One of these core principles is Yes And: Build off another person’s expression, don’t block it. This principle is encapsulated by the distinction between responding to someone with ‘yes, and’ and with ‘but.’ When we respond with ‘but’ we’re fault-finding. Our curiosity is not active. Our cooperativity goes down. The speaker feels less encouraged to share more.

When we respond with ‘yes, and’ we are getting excited about, expanding on, and validating what has been shared. We approach the interaction from a place of collaboration, not competition or argumentation.

Argumentation is generally not prosocial. Exploration is.

I want to argue with people less. I want to give up my dogma and get curious about others’ experiences. Yes, And helps me do this.

All that to say, I invented a game based on this improv principle. I have used it with groups all over the planet. Here’s how to play:

  1. Person 1 begins with the following sentence stem: What if “event happened in our immediate situation”? 
    Ex. What if you heard a big explosion outside your window right now?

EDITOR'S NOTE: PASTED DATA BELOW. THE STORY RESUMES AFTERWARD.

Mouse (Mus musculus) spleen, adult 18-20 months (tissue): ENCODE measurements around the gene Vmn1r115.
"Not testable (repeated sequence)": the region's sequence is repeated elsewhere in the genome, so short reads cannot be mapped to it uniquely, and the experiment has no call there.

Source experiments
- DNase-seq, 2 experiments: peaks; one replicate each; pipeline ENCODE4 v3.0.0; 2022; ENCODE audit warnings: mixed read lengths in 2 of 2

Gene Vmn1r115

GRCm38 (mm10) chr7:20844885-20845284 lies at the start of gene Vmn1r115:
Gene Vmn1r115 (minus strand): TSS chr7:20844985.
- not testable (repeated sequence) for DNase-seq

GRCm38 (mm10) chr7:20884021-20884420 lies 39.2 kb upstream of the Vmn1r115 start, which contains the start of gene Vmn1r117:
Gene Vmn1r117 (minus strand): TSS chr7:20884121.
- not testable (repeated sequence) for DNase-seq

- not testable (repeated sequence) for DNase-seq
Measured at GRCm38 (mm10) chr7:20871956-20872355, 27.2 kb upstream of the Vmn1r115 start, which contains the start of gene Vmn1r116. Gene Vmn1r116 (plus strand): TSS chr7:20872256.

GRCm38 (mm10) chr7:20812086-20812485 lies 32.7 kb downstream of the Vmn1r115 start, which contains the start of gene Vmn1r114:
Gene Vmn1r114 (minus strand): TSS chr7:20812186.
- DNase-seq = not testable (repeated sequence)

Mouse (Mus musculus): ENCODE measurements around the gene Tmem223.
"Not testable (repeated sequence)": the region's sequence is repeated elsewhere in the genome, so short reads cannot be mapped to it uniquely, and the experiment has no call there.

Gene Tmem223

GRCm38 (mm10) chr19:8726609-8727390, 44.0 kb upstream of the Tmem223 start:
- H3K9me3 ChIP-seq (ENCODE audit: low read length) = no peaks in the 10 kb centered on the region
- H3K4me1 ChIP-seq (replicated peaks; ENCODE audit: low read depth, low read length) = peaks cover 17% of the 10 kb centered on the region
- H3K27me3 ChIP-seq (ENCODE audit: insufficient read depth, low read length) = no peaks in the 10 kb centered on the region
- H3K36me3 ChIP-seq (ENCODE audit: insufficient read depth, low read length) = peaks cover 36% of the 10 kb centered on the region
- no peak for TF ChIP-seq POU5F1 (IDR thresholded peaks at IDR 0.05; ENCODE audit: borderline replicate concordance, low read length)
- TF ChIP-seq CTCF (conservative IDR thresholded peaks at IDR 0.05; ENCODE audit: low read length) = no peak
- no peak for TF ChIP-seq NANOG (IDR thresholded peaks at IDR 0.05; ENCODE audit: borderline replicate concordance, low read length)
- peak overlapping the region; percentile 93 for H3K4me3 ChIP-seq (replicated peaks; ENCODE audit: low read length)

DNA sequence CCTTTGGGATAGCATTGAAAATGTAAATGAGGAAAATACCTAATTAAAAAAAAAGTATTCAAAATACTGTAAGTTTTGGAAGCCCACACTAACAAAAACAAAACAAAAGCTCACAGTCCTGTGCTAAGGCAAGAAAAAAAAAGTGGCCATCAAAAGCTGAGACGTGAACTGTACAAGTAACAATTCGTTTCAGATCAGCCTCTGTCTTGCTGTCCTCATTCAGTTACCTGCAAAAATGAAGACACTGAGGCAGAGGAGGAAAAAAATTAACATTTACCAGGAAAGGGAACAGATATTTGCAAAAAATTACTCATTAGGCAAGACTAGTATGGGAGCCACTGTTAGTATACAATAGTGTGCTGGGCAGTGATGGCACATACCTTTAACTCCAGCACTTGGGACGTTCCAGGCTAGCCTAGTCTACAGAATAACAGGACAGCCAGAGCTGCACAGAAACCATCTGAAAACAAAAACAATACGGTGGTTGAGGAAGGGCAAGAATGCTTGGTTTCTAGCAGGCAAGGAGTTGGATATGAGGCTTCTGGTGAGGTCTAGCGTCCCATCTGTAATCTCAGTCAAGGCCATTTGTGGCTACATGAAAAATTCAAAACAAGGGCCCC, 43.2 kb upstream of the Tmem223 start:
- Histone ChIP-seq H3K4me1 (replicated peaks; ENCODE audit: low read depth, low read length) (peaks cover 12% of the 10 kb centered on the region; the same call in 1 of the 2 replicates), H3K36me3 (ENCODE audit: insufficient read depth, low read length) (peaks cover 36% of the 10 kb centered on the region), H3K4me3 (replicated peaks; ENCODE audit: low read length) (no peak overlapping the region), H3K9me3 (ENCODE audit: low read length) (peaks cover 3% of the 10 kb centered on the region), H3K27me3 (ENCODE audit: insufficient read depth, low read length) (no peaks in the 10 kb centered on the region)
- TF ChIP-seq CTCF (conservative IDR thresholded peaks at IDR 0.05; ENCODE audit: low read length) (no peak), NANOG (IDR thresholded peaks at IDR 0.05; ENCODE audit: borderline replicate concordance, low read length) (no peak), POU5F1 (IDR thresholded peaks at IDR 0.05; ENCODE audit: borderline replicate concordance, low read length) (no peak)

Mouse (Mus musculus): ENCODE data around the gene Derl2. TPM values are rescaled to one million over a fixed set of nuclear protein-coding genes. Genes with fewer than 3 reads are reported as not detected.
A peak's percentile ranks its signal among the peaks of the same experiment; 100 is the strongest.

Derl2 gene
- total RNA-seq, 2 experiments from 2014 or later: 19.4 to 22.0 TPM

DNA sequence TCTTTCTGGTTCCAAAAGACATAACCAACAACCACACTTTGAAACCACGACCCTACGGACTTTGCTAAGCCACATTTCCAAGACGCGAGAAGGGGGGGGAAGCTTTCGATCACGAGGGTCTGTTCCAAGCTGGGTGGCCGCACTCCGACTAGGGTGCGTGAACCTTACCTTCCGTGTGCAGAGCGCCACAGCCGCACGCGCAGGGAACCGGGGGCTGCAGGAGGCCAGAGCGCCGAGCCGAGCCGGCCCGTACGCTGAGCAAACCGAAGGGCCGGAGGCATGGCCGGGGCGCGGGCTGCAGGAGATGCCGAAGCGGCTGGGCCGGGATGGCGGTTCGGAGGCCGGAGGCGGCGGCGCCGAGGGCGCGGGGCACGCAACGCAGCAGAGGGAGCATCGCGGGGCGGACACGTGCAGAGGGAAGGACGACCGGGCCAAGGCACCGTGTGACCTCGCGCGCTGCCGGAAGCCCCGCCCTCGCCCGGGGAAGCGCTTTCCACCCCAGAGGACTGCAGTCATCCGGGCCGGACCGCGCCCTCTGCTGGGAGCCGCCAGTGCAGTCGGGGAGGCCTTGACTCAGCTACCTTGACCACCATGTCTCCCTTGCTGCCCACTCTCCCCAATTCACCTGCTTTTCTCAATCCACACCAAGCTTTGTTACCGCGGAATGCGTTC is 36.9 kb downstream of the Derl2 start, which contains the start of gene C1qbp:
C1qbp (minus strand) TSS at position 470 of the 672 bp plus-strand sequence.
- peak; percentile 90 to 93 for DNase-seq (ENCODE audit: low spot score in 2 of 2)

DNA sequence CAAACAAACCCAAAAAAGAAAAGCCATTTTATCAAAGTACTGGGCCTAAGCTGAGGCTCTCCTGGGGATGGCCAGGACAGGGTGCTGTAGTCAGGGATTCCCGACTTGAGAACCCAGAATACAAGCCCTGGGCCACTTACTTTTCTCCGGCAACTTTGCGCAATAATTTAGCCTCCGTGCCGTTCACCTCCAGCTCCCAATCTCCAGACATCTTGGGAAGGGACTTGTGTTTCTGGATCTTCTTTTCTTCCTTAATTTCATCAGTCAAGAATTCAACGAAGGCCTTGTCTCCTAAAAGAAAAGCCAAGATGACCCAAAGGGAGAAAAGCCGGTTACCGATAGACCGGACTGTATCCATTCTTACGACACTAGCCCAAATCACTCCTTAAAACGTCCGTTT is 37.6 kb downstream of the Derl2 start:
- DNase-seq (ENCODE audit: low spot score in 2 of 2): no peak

2. Person 2 responds very concisely: I would “action.” Ex. I would run outside with a speaker and play music.
    Then, person 2 adds another layer to the story: What if “event happened”? Ex. What if everyone was already dancing and the explosion was a confetti cannon?
    Note, it’s best when each player responds with a single concept or response. Less is more.
  3. Person 1 (or 3) responds: I would “action”… And then adds another layer.
  4. And so on.

The story being created can involve one protagonist or two or three. Start by using one protagonist that everyone responds as. This means that all the players are pretending to respond as the same person.

When to use this game